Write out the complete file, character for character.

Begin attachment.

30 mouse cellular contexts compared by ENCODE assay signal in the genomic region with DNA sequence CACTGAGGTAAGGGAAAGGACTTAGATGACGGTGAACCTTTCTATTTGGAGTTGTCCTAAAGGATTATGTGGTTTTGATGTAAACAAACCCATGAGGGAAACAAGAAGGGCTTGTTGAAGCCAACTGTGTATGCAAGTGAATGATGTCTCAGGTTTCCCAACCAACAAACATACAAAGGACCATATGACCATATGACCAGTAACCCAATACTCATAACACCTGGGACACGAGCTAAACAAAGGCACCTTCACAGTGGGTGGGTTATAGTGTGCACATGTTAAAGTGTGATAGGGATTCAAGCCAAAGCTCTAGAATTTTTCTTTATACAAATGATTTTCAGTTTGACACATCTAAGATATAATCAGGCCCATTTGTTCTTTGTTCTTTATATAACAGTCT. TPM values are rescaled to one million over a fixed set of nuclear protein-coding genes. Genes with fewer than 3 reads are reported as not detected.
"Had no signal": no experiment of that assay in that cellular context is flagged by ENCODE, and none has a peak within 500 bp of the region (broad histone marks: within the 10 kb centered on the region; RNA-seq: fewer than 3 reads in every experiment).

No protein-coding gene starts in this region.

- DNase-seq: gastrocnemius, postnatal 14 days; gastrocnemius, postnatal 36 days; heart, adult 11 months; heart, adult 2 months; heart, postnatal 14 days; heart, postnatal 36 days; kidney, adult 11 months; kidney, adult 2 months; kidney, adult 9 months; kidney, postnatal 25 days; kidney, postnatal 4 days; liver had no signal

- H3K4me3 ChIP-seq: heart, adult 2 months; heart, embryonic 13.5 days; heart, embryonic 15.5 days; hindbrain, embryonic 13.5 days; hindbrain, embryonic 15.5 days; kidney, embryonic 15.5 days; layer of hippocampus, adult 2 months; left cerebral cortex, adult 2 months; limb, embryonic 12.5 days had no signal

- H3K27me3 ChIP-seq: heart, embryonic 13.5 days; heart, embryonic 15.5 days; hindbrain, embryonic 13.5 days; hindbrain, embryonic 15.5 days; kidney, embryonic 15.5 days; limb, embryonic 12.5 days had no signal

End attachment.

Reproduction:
30 mouse cellular contexts compared by ENCODE assay signal in the genomic region with DNA sequence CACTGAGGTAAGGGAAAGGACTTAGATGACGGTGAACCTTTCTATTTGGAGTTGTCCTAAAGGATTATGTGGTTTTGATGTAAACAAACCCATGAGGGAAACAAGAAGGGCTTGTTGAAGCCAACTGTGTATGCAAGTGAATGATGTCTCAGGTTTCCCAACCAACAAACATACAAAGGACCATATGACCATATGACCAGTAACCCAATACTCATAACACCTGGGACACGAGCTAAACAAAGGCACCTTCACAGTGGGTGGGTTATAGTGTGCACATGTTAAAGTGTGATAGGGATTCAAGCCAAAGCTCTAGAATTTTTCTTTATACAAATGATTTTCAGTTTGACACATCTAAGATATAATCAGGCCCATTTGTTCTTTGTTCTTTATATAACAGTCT. TPM values are rescaled to one million over a fixed set of nuclear protein-coding genes. Genes with fewer than 3 reads are reported as not detected.
"Had no signal": no experiment of that assay in that cellular context is flagged by ENCODE, and none has a peak within 500 bp of the region (broad histone marks: within the 10 kb centered on the region; RNA-seq: fewer than 3 reads in every experiment).

No protein-coding gene starts in this region.

- DNase-seq: gastrocnemius, postnatal 14 days; gastrocnemius, postnatal 36 days; heart, adult 11 months; heart, adult 2 months; heart, postnatal 14 days; heart, postnatal 36 days; kidney, adult 11 months; kidney, adult 2 months; kidney, adult 9 months; kidney, postnatal 25 days; kidney, postnatal 4 days; liver had no signal

- H3K4me3 ChIP-seq: heart, adult 2 months; heart, embryonic 13.5 days; heart, embryonic 15.5 days; hindbrain, embryonic 13.5 days; hindbrain, embryonic 15.5 days; kidney, embryonic 15.5 days; layer of hippocampus, adult 2 months; left cerebral cortex, adult 2 months; limb, embryonic 12.5 days had no signal

- H3K27me3 ChIP-seq: heart, embryonic 13.5 days; heart, embryonic 15.5 days; hindbrain, embryonic 13.5 days; hindbrain, embryonic 15.5 days; kidney, embryonic 15.5 days; limb, embryonic 12.5 days had no signal